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Exclusive: Rise in number of couples seeking 'wombs for hire' abroad

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Increase in British couples turning to poor foreign surrogate mothers to have their babies 

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Wealthy British couples who cannot have children are increasingly seeking "wombs for hire" from women overseas, according to figures obtained by The Independent.

The number of couples formally registering children born to foreign surrogates has nearly trebled in five years, raising concerns that poor women in developing countries are being exploited by rich Westerners.

"Parental orders" granted following surrogacy – to transfer the child from the surrogate mother to the commissioning parents – have risen from 47 in 2007 to 133 in 2011.

While the figures are still relatively small, experts say they understate the true scale of the trade which is driven by agencies operating in countries such as India, drawn by a lack of red tape and the absence of regulation.

There are parallels with the trade in inter-country adoption 20 years ago, when hundreds of children from impoverished families in eastern Europe and the developing world were "sold" to wealthy foreigners, with few checks on their suitability, they claim.

Commercial surrogacy is permitted in the US and in many other countries including India, where it was legalised in 2002.

But it is banned in Britain and only expenses may be paid – making it difficult for UK couples where neither partner is able to bear children to find women prepared to volunteer for the role.

In 2010 the law was changed to allow gay and lesbian couples and unmarried heterosexual couples to use surrogates for the first time, boosting demand further.

Events such as the Alternative Families Show, which acts as a showcase for surrogacy agencies overseas, regularly draw large crowds. The impact can be seen in the increasing numbers of wealthy British couples who are going abroad where there are fewer restrictions and a surrogate womb can be rented from £10,000 to £20,000. Some do so after trying and failing to have a baby by in-vitro fertilisation, directed by doctors who have been treating them.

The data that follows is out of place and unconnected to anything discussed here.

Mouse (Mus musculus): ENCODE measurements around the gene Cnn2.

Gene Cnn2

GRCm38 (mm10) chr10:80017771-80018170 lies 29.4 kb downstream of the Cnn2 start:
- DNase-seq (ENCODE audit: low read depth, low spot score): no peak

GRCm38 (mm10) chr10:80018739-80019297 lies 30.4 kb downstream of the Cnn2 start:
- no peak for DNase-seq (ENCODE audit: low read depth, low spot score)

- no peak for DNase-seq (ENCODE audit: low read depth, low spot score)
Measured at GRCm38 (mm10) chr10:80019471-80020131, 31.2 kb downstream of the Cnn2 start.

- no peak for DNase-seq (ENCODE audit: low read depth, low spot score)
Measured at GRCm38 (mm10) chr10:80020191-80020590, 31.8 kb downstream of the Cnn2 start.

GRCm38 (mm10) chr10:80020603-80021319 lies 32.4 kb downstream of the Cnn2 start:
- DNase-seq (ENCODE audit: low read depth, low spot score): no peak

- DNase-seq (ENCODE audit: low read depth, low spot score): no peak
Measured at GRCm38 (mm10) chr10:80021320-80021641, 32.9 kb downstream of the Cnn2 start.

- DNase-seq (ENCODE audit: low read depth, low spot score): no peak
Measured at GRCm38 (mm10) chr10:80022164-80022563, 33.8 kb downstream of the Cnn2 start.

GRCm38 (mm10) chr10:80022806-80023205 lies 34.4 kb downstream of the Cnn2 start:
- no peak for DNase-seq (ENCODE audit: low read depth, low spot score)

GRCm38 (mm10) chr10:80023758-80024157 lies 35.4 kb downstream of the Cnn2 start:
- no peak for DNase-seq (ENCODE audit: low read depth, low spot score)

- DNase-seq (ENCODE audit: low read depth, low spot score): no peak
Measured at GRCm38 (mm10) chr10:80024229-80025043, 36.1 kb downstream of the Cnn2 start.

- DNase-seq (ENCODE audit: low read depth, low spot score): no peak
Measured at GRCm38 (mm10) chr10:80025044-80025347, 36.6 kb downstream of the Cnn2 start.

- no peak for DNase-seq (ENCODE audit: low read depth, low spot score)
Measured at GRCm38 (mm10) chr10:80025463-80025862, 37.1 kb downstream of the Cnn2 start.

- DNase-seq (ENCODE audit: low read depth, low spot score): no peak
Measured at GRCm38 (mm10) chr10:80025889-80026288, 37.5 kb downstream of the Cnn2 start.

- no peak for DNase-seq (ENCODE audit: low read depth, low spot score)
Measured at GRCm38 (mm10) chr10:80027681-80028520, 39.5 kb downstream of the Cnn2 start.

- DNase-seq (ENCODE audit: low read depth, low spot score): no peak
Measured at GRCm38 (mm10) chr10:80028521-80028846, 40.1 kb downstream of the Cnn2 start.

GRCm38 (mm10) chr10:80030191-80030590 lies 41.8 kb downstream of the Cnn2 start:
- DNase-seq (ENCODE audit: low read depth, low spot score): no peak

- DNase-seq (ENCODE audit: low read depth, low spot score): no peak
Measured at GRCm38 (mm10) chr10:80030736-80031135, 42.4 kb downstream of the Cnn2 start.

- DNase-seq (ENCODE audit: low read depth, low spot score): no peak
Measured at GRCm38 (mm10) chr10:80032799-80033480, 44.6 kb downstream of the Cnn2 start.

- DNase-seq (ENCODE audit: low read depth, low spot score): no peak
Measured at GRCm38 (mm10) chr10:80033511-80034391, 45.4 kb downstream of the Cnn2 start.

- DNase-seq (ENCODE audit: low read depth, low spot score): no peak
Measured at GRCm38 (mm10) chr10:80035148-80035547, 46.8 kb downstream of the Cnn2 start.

"We have clinicians in this country who have links with overseas clinics. That was stopped with international adoption years ago. I don't think the Human Fertilisation and Embryology Authority has been strong enough on this," said Marilyn Crawshaw, senior lecturer in the University of York's department of social policy, who published the figures on parental orders in the Journal of Social Welfare and Family Law.

"There is concern about child trafficking. The World Health Organisation held a meeting on this. One report described a surrogacy ring in Thailand in 2011 in which 13 Vietnamese women, seven of them pregnant, had been trafficked for the purpose of acting as surrogates. Other reports have highlighted concerns about the exploitation of Indian surrogates."

Ms Crawshaw said evidence suggested that the number of children born in India to commissioning parents from the UK was "well in excess" of the cases known to official sources, making monitoring very difficult.

"US social workers have warned that the decline in inter-country adoption may be leading to its replacement by global surrogacy as the preferred route for those wanting to build their family with a 'healthy' infant but with no less concerns among professionals as to associated ethical dilemmas and human rights concerns," she said.

Natalie Gamble, a lawyer specialising in surrogacy cases, added: "We have got this phenomenon where people can go overseas and do deals with commercial agencies and then come back and ask for a parental order.

"The law of our land says you cannot buy and sell babies. But the judges end up granting the parental order, with just a rap on the knuckles for the parents, on the grounds that the welfare of the child is paramount.

"When people went overseas to adopt, safeguards were put in place to stop the buying and selling of children. Are we going to have the same problems again with overseas surrogacy?"

Case study: 'It was awkward when the mother had to hand over our twins'